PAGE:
We do as instructed, and then tell him it sounds plausible. “Damn right that’s what happened,” Kevin says.
He drives us to Forrest Tire, the only garage open on weekends, and we ditch the car there with the understanding that it will be examined the next day. Kevin suggests that we spend the night at the local Days Inn, and drops us off after warning us about Roswell’s recent spate of cartel-related crime. “We got a lotta aliens here, all right,” he says darkly, eyebrows converging in a thick V, “only they ain’t from outer space.”
All right, Kevin, we say. And thanks.
The Days Inn’s only virtue is its proximity to a sports bar. Like salmon returning to their natal streams, we are drawn across the street.
Two hours later, Terence and I have downed three pitchers of Sam Adams and one plate of soggy nachos, and the mood is dolorous—diminishing morale and escalating BACs make for a dispiriting combination. Barring a miraculously quick fix, we’re not getting out of Roswell before Monday, and the delay is going to seriously curtail our road trip. Forget Austin, Baton Rouge, and New Orleans: we’re as likely to see those cities as we are Neptune.
Best case, we decide, involves the car being fixed on Monday and us booking it straight home. Worst case involves plane tickets.
We’re willing ourselves to care about a basketball game on TV when the door swings open to reveal a dozen or so women of scattered ages, rambunctious and ready to drink. Terence, who has the preternatural social IQ of a born event planner, quickly offers an assessment: bachelorette party. Our spirits lift slightly: the night now contains the possibility of romantic intrigue and the certainty of people-watching. We smile and nod. They order drinks.
The bride-to-be is hard to miss: she’s wearing red devil horns, and may or may not have played defensive end at New Mexico State. She passes out index cards to her acolytes, and it becomes clear, even from several tables away, that they’re playing a party game. It appears that each card holds a set of licentious instructions intended to, you know, spice things up. One girl, at her card’s behest, goes over to an adjacent booth of guys and starts collecting phone numbers. Another solicits a piggyback ride from a waiter. Another comes over to our table and, reading from her card’s script, asks, “Do you guys like peanuts?”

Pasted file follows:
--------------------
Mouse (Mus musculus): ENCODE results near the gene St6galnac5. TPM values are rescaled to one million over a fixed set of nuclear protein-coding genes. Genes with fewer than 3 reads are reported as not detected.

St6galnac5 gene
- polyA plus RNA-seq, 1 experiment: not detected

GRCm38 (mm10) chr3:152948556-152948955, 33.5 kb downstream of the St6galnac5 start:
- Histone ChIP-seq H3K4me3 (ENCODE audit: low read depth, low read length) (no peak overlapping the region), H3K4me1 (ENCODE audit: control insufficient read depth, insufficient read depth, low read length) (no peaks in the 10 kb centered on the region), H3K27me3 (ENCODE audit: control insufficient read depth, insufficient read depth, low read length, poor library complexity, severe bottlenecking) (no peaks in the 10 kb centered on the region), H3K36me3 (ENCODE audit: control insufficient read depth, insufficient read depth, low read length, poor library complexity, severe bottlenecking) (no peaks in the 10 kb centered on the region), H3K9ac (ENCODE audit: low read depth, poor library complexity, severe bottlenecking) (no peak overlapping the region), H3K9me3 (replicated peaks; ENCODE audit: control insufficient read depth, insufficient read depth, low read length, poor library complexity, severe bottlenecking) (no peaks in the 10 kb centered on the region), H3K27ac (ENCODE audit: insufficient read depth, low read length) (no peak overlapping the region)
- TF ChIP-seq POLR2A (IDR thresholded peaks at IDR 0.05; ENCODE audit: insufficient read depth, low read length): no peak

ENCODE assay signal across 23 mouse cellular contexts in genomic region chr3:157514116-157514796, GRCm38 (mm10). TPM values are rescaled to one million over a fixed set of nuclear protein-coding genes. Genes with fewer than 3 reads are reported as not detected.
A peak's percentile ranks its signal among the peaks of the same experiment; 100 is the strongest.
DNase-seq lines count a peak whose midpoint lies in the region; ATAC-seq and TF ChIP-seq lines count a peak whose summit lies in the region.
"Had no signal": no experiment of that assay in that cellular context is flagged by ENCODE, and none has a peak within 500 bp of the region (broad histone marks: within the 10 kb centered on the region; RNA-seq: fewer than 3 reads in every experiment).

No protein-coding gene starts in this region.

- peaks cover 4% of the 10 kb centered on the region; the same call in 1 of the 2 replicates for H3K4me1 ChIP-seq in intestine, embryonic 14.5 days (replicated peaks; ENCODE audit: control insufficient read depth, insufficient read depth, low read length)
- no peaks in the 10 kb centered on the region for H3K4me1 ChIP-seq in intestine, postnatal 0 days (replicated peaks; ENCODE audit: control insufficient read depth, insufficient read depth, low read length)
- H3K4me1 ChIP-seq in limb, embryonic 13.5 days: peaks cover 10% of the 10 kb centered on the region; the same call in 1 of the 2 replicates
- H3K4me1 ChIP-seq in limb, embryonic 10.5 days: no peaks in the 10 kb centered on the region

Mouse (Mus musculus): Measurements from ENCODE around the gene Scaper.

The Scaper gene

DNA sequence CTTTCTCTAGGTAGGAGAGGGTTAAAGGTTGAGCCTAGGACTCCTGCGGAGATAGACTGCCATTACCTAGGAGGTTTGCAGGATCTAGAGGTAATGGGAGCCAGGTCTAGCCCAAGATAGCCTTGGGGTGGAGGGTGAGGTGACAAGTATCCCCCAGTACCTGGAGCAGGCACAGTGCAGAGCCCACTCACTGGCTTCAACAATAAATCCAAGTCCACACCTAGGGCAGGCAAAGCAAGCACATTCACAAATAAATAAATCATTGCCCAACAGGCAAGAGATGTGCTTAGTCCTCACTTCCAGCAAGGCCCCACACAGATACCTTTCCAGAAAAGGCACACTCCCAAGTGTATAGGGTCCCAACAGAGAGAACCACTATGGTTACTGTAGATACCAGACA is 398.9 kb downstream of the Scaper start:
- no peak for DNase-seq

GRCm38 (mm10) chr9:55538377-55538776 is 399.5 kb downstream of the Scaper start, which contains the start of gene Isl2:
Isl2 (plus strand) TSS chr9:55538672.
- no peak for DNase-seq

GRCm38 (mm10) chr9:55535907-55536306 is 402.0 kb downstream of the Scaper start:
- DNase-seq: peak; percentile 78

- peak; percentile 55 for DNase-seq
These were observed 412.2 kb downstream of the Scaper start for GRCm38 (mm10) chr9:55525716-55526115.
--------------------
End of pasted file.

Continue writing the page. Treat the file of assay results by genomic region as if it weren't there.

“Sure,” we say.
“Do you like salt on them?” She rolls her eyes at the card.
“Well, I usually go for the honey roasted, but…”
“So you like salty nuts.” The woman, who’s in her early 40s, groans at the punchline. The bride, orchestrating the scene from her table like a queen bee, laughs uproariously. “Sorry, guys,” she calls.
Terence, who’s both perpetually suave and perhaps the first Asian ever to set foot within Roswell city limits, is a smash hit with the bachelorettes. They buy him a drink, and go crazy when he manages to slurp it down without using his hands. As the women squeal, inspiration strikes: we will parlay my friend’s popularity into a wedding invitation.
Opportunity knocks a few minutes later when a girl comes over and asks, again reading from a card, to chug my beer. I acquiesce, in return for an audience with the bride.
The girl leads me over to the bride’s table. I sit down, describe our car’s woes, and ask for—nay, demand—an invitation. The bride, whose name is Christy, scribbles furiously on a cocktail napkin throughout my retelling. When I finish talking she looks up and hands me the napkin. A street address and directions.
“Five o’clock,” she says.
“And in costume,” adds one of her friends. “It’s a Halloween wedding.”
Terence and I glance at each other. A Halloween wedding? “What are you guys gonna wear?” I ask the table.
“Surprise,” the friend demurs.
“See you at five,” Christy says, though it’s clear from the way she laughs that she doesn’t expect us.